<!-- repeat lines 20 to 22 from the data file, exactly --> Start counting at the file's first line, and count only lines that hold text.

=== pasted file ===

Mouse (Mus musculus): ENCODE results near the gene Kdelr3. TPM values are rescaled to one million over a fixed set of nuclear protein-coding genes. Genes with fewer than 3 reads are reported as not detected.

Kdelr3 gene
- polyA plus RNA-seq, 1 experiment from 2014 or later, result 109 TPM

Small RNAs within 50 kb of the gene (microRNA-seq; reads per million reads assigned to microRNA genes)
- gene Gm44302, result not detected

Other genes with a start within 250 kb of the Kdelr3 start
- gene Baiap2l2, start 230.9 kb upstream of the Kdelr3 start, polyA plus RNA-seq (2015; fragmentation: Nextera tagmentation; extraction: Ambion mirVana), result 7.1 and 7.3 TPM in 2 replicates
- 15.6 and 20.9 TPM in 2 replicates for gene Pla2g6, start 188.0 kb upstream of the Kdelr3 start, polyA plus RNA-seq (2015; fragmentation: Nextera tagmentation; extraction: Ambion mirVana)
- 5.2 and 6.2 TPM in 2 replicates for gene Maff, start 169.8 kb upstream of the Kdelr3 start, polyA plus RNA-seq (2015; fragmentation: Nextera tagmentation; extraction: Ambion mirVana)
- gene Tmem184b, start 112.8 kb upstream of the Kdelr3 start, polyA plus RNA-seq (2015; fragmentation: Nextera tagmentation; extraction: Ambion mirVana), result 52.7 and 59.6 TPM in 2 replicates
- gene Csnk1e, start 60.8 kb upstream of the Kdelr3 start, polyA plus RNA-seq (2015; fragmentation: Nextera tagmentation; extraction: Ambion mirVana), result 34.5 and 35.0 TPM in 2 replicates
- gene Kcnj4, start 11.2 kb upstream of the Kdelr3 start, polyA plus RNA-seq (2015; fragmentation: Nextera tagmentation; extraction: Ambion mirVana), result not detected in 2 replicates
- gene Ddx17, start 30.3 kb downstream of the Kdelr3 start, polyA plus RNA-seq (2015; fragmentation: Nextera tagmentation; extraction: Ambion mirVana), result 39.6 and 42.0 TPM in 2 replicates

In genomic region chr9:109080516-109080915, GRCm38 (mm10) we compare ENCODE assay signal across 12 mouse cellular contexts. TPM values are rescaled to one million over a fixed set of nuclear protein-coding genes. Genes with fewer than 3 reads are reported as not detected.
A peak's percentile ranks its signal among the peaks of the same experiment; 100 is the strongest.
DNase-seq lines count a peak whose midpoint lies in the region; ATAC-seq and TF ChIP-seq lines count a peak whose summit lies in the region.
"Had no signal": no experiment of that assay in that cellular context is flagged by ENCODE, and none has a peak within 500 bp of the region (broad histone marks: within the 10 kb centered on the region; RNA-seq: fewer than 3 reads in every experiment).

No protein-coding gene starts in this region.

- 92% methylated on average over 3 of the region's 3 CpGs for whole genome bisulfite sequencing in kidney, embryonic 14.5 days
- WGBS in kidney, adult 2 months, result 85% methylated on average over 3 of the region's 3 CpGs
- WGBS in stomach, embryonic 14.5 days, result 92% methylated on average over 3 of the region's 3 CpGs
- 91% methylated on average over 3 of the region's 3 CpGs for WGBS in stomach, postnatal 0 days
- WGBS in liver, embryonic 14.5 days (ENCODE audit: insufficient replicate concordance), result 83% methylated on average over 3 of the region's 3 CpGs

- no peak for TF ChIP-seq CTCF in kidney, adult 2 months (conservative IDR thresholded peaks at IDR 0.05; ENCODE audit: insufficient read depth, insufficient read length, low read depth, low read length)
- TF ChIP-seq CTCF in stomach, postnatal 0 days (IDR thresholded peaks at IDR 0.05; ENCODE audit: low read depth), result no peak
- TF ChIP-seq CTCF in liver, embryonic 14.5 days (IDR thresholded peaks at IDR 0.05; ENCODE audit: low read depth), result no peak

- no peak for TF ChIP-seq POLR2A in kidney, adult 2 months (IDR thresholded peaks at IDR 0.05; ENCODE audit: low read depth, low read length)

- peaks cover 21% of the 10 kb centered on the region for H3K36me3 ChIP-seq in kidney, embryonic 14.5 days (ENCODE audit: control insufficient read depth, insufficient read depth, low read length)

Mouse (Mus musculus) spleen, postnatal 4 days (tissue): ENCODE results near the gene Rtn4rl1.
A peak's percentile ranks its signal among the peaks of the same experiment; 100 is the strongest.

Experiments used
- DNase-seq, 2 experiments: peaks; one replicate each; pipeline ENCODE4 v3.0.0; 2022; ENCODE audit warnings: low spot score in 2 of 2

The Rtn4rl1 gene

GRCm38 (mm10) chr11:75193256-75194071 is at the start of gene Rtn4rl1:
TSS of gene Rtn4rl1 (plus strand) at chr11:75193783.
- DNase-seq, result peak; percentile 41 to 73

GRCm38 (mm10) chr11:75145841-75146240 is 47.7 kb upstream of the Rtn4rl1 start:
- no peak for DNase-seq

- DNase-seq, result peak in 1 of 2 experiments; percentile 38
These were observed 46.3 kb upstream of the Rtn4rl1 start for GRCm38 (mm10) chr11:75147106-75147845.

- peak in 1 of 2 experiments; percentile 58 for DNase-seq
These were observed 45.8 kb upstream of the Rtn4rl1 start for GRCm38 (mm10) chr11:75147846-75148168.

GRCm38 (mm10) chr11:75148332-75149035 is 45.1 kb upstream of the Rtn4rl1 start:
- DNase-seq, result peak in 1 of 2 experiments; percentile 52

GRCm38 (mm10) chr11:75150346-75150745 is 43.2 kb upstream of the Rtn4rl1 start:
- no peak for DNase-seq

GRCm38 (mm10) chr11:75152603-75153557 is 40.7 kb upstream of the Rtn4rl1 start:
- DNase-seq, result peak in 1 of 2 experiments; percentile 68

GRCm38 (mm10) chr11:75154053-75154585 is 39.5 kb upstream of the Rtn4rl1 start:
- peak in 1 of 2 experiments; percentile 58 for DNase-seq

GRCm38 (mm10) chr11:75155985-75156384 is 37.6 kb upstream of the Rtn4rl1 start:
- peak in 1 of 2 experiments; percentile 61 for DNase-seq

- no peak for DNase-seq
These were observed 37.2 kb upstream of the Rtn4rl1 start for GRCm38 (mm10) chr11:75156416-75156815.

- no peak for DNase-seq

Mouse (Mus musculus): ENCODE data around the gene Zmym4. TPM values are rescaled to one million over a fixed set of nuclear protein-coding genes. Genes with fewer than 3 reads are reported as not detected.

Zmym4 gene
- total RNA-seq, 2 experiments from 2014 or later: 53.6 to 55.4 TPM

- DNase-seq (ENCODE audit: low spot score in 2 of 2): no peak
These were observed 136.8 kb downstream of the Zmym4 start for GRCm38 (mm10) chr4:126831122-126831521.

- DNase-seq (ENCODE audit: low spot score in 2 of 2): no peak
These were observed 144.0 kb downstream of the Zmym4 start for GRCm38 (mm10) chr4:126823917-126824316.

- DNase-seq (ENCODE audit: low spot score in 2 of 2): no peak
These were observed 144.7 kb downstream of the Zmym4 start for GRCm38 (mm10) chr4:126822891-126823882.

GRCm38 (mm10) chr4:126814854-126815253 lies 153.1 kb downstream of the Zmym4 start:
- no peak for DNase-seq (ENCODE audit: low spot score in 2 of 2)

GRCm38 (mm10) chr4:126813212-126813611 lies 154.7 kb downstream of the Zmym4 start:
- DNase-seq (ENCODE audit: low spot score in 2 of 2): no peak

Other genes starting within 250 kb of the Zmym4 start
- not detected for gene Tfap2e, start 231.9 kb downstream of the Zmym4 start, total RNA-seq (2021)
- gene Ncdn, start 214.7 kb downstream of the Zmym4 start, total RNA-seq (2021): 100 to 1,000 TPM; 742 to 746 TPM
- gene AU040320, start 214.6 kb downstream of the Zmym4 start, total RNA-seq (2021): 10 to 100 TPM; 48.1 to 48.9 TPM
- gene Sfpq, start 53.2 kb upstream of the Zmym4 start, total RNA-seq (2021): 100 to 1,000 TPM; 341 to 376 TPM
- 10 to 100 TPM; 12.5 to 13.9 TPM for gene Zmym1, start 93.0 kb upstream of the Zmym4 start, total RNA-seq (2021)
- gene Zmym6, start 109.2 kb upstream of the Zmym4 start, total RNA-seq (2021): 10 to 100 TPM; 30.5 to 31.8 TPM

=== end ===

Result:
- WGBS in kidney, adult 2 months, result 85% methylated on average over 3 of the region's 3 CpGs
- WGBS in stomach, embryonic 14.5 days, result 92% methylated on average over 3 of the region's 3 CpGs
- 91% methylated on average over 3 of the region's 3 CpGs for WGBS in stomach, postnatal 0 days